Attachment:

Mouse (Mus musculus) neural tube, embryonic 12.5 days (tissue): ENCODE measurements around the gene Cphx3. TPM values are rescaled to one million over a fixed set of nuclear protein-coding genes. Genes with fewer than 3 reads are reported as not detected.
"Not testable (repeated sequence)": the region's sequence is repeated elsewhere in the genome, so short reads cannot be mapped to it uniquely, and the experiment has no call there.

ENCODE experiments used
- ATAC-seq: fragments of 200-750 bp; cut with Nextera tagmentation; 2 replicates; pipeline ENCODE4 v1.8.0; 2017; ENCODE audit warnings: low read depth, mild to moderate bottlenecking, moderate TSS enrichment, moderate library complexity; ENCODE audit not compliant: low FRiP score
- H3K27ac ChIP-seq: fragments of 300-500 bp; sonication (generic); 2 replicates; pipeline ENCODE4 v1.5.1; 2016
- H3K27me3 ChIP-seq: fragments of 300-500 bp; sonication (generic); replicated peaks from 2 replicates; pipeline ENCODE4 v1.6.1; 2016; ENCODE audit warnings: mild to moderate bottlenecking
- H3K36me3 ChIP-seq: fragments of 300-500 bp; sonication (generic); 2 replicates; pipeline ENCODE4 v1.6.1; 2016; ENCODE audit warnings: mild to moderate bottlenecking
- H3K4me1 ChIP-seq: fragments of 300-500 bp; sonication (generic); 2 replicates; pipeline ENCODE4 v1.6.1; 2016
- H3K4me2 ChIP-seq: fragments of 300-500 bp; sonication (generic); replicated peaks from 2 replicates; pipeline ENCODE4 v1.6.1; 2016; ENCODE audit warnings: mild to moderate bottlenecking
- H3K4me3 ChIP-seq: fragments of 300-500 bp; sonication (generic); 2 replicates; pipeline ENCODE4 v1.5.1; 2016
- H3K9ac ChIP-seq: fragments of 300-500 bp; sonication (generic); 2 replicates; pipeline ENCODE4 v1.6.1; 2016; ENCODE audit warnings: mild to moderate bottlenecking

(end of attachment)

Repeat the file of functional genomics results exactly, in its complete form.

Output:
Mouse (Mus musculus) neural tube, embryonic 12.5 days (tissue): ENCODE measurements around the gene Cphx3. TPM values are rescaled to one million over a fixed set of nuclear protein-coding genes. Genes with fewer than 3 reads are reported as not detected.
"Not testable (repeated sequence)": the region's sequence is repeated elsewhere in the genome, so short reads cannot be mapped to it uniquely, and the experiment has no call there.

ENCODE experiments used
- ATAC-seq: fragments of 200-750 bp; cut with Nextera tagmentation; 2 replicates; pipeline ENCODE4 v1.8.0; 2017; ENCODE audit warnings: low read depth, mild to moderate bottlenecking, moderate TSS enrichment, moderate library complexity; ENCODE audit not compliant: low FRiP score
- H3K27ac ChIP-seq: fragments of 300-500 bp; sonication (generic); 2 replicates; pipeline ENCODE4 v1.5.1; 2016
- H3K27me3 ChIP-seq: fragments of 300-500 bp; sonication (generic); replicated peaks from 2 replicates; pipeline ENCODE4 v1.6.1; 2016; ENCODE audit warnings: mild to moderate bottlenecking
- H3K36me3 ChIP-seq: fragments of 300-500 bp; sonication (generic); 2 replicates; pipeline ENCODE4 v1.6.1; 2016; ENCODE audit warnings: mild to moderate bottlenecking
- H3K4me1 ChIP-seq: fragments of 300-500 bp; sonication (generic); 2 replicates; pipeline ENCODE4 v1.6.1; 2016
- H3K4me2 ChIP-seq: fragments of 300-500 bp; sonication (generic); replicated peaks from 2 replicates; pipeline ENCODE4 v1.6.1; 2016; ENCODE audit warnings: mild to moderate bottlenecking
- H3K4me3 ChIP-seq: fragments of 300-500 bp; sonication (generic); 2 replicates; pipeline ENCODE4 v1.5.1; 2016
- H3K9ac ChIP-seq: fragments of 300-500 bp; sonication (generic); 2 replicates; pipeline ENCODE4 v1.6.1; 2016; ENCODE audit warnings: mild to moderate bottlenecking